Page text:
Why is a shareholders’ agreement so important?

Author: Martin Williams
Martin Williams

Where there are multiple shareholders in a limited company it is important to formalise the working arrangements in respect of the business, and to plan for all eventualities. Creating a shareholders’ agreement is a good way to do this.

Although all shareholders should be pulling in the same direction and acting in the best interests of the company, there are times when this does not happen. The reasons for this being the case can differ greatly.

Many of the day-to-day operational decisions that arise as a result of running a company, including the payment of dividends, can be approved by the directors. Some other decisions require shareholder approval.

Some resolutions just need a majority of more than 50%. Certain, more significant decisions require 75% or even 90% to pass. This can, clearly, lead to issues where there are several shareholders involved.

Whilst a shareholders agreement is not going to direct how someone may vote for any given resolution, what it will do is aid in situations where there is an impasse or fundamental disagreement over matters.

To summarise, a shareholders’ agreement is entered into between all of the shareholders in a company, to regulate how the shareholders must act and react in certain scenarios.

What to address in any shareholder agreement

Whilst any Shareholders Agreement has certain standard elements, each situation is different to the next and so it’s difficult to provide a comprehensive list of topics to address. Below are some key areas that we hope will act as a starting point for any shareholders thinking about putting an arrangement in place.

  • Transfer of Shares – a restriction on a shareholder transferring their shares to another party
  • Sales of Shares – an agreed valuation basis, should a shareholder wish to exit the business
  • Restrictive covenants – limiting a shareholders business activities whilst being an existing member and post exiting
  • Events of Default – What happens to a shareholders shares in the event of death, divorce, bankruptcy etc.?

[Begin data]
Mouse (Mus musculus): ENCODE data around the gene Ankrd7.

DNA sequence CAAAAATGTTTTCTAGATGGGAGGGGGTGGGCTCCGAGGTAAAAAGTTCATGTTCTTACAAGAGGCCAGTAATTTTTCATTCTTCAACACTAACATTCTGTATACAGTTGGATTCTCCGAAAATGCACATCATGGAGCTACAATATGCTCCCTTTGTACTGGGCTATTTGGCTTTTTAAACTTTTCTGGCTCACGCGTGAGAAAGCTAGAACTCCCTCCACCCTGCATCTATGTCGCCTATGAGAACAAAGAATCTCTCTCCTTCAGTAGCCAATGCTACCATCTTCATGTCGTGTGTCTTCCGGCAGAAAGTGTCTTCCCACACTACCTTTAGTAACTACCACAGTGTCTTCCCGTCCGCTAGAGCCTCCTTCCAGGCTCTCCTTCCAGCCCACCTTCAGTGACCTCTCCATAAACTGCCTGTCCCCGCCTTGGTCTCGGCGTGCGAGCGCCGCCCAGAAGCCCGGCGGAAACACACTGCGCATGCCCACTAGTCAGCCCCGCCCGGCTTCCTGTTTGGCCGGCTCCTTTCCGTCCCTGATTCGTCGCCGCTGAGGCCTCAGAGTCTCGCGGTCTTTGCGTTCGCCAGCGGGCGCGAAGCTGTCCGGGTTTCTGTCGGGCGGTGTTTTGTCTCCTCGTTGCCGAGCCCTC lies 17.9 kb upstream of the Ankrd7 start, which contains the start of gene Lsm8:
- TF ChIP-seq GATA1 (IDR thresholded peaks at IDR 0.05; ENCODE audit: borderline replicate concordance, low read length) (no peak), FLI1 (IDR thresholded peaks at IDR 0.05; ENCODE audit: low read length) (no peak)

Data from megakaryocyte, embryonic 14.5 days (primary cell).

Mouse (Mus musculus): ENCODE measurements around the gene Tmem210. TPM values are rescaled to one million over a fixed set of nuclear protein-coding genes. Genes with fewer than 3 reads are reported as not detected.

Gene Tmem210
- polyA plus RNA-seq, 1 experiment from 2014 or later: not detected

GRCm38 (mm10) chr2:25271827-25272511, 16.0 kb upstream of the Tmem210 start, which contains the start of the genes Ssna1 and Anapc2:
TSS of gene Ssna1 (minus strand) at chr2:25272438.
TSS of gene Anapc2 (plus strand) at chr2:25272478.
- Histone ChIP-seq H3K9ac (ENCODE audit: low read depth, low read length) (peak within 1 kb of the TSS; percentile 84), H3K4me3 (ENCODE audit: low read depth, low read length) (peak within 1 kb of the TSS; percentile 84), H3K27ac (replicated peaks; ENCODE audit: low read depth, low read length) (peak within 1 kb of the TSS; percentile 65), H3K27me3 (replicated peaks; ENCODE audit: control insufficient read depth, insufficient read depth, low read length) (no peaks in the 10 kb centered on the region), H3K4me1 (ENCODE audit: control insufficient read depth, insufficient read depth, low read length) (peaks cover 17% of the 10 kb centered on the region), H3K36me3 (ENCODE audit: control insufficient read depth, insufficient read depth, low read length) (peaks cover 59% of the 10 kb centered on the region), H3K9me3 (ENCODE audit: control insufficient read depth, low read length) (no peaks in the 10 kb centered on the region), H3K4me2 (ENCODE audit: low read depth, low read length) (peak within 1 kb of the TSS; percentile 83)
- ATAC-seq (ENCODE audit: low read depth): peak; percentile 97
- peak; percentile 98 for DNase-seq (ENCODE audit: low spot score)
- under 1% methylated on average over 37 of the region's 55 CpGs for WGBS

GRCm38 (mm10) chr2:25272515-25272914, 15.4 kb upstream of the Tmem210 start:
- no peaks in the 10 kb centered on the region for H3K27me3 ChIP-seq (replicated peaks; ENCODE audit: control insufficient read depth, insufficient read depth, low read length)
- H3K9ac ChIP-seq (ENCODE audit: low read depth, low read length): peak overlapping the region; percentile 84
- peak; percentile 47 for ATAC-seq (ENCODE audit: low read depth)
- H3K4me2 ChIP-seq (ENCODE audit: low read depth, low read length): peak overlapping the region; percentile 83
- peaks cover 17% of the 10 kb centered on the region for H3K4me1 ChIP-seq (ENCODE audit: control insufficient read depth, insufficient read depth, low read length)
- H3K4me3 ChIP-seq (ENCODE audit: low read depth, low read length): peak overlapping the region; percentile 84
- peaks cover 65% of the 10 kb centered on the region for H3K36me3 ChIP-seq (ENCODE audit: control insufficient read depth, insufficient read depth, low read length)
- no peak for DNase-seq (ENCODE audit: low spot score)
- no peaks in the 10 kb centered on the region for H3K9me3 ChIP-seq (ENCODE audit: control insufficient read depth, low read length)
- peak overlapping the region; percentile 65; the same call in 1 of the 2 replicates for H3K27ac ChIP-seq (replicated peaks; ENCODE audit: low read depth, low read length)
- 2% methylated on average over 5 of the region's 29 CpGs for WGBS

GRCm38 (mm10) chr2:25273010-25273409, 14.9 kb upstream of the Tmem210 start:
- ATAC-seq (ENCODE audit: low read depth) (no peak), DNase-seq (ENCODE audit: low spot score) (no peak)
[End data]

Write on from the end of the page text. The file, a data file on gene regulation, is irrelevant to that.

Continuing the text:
A well drafted shareholders agreement is worthwhile for any limited company with more than one shareholder. You hope it is not needed, but it is vitally important if things do go wrong.

As professional advisers we have often heard “we’ve known each other for years” and that no agreement is necessary. However, circumstances change and even the best of friends can fall out when business is involved.


A working director owns 50% of the shares in a company. The shareholder unexpectedly passes away and leaves his shares to his spouse. The spouse is now a 50% shareholder of the company and involved in all shareholder decisions. They also have full entitlement to any dividends paid. The absence of a Shareholders Agreement means the remaining shareholders have no right to buy them back. They are also unable to decide how these shares would be valued if the spouse elected to sell.

How can George Hay help?

Please speak to us if you need help with planning for a shareholders agreement, especially where there are several shareholders, where the company has borrowed money from a shareholder or where there are concerns about imminent changes to usual proceedings.

We can assist with share and company valuations and with documenting shareholders wishes, working alongside your chosen solicitor.

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